The planet is getting hotter thanks to climate change, and that means that the climate of America’s most popular cities will be much more uncomfortable at the start of the next century.

As it turns out, some of the largest growing cities in the U.S. will be some of the hardest hit by climate change. As we push through the final days of a record-setting summer, we decided to examine how the cities where people are moving to in the largest numbers will fair in the year 2100, given are current trajectory of CO2 emissions.

The following list shows the most popular moving destinations in the country, sorted by a combined ranking of their current “heat” and their forecasted “hotness”. In other words? The “hottest” hottest cities in the United States.

Methodology:

To create this list we took the 15 cities with the largest population increase between 2015 and 2016, according to the United States Census.

Then we ranked those cities by two more factors: The Sperling Heat Index and the projected increase in extremely hot days between now and 2100.

The Sperling Heat Index combines each city’s  average high temperature, nighttime low temperatue, dew point, and relative humidity at high temperature.

The projected increase in extremely hot days was calculated by Climate Central. The definition of extremely hot days varies depending on the baseline for that city. For example, an extremely hot day in Albuquerque would be over 100 degrees, in Boston it would be over 90 degrees.

The final ranking below combines rankings for population gains, the heat index and increase in extremely hot days.

15. San Diego, CA

sandiego_hotest_city

Sunny San Diego is actually the “coolest” city on the list thanks to its breezy coastal location. The southern California city may be a relative oasis in the year 2100 with only 10 more extremely hot days a year than present.

14. Washington D.C.

DC_hotest_city

Sweltering summers are par for the course in the nation’s capital, but they are poised to intensify over the next several decades. While the number of extremely hot days (over 100 degrees) will increase substantially, the overall heat index of 84.4 makes D.C. one of the cooler spots to relocate.

13. Denver, CO

denver_hotest_city

Denver may be another refuge city given the current pace of climate change. While the number of extremely hot days (over 100 degrees) is forecasted to rise drastically, Denver has the second lowest heat index on the list.

12. Seattle, WA

seattle_hotest_city

Seattle has the lowest heat index on the list, and it is only expected to gain 18 more days over 90 degrees by 2100. But it is one that is currently seeing the most gains in population, coming in 5th overall. That may only intensify if more people flock there due to its favorable future climate.

11. Charlotte, NC

charlotte_hotest_city

Charlotte will be plenty hot come 2100, with 26 additional days of extremely hot weather each year, but that isn’t stopping many people from moving there.

10. Los Angeles, CA

LA_hotest_city L.A. is known worldwide for its year-round perfect weather. The City of Angels is only set to see 10 more extremely hot days over 100 degrees a year on average by 2100, so that reputation might last for a while to come. Los Angeles had the second highest population increase on this list.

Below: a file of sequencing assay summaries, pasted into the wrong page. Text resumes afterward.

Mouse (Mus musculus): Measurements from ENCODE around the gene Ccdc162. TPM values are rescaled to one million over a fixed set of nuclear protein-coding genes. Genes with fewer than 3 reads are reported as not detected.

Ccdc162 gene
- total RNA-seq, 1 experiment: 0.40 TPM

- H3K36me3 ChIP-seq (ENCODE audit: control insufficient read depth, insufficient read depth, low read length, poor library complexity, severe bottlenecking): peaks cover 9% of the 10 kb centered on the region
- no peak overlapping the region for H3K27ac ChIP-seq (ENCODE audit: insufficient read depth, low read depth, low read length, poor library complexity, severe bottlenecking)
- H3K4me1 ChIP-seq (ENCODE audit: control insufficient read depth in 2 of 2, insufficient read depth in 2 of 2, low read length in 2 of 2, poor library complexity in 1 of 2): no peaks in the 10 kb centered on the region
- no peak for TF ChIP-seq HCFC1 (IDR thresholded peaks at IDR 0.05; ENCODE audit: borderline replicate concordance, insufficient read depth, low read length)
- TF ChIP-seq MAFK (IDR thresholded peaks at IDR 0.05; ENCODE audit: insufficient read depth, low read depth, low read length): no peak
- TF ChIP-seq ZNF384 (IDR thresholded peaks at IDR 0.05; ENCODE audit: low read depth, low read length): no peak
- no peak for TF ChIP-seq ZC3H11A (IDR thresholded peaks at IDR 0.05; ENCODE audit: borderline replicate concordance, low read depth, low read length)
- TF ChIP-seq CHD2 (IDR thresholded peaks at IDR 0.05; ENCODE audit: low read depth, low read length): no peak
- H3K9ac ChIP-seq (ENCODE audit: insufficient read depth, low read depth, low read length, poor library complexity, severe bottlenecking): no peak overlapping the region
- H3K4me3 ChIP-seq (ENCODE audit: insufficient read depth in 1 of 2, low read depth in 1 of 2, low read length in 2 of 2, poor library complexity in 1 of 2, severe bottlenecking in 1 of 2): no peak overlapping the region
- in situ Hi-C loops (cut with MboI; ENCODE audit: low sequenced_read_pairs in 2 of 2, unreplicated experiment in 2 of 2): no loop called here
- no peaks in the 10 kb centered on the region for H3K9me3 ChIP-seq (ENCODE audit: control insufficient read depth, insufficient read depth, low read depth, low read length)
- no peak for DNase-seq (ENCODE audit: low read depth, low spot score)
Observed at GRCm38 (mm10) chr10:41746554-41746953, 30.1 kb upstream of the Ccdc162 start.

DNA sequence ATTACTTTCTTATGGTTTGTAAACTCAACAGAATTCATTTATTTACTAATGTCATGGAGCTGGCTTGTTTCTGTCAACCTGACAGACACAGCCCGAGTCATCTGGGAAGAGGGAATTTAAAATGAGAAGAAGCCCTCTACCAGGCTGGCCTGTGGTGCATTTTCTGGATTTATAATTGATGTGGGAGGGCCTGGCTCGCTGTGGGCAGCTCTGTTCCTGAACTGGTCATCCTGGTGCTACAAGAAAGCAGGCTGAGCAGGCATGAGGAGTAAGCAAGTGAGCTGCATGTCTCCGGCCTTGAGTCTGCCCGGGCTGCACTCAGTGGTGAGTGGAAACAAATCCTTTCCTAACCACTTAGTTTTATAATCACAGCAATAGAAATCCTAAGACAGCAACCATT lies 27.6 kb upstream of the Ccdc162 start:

9. Jacksonville, FL

jacksonville_hotest_city Things are starting to heat up now. This coastal Florida city faces an uncomfortable future with 53 more days of extremely hot weather anticipated by 2100.

8. New York City, NY

nyc_hotest_city Despite its Northeastern location, NYC is expected to get a lot hotter in the future with more than 50 days over 90 degrees expected by the year 2100. Coming in fourth in terms of population growth, the urban density of New York is a contributing factor to the “heat island effect”—an area that is warmer than its rural surroundings due to elevated human activity.

7. Miami, FL

 

miami_hotest_city

As if Magic City wasn’t hot enough already, the Florida metropolis is slated to have the biggest increase in extremely hot days on our list. The city is expected to have more than 190 days over 90 degrees in 2100, compared to 86 days currently. That is an increase of more than a hundred additional days of brutal temperatures each year, more than six months

6. Houston, TX

houston_hotest_city Brace yourself, Texas is coming. Spoiler alert: The next five hottest cities are all in Texas. People are moving to the Lone Star State in record numbers, and record setting temperatures are ahead for all of them. Among its Texas neighbors, Houston will see the smallest increase in extremely hot days over 100 degrees.

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5. Austin, TX

austin_hotest_city

4. Fort Worth, TX

ftworth_hotest_city

3. Dallas, TX

dallas_hotest_city

2. San Antonio, TX

sanantonio_hotest_city And San Antonio is projected to be the hottest of the Texas cities on our list, where it is expected to experience 96 days of above 100 degrees by the year 2100. That may be good news for the paleta vendors, but not so good for everyone else.

1. Phoenix, AZ

phoenix_hotest_city

Phoenix saw the biggest numerical increase in population last year, where those folks (and their progeny) can look forward to living in one of the hottest climates in the country with a heat index of 97.7. The desert city, which experienced an airport shuttering heatwave this summer, can expect temperatures to intensify. The city is expected to experience more than a 100 days over 110 degrees each year, an increase of 85 days from current levels. So if you think its hot now…just wait.

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Alexander Harris
  • Ken Hanaya

    YES I found Phoenix!!!! I live here so I knew this had to be #1 on the list hahaha. Sorry I’m goofy like this, but you may want to include Las Vegas as well since they’re only a few degrees cooler than us!!! Thanks for sharing.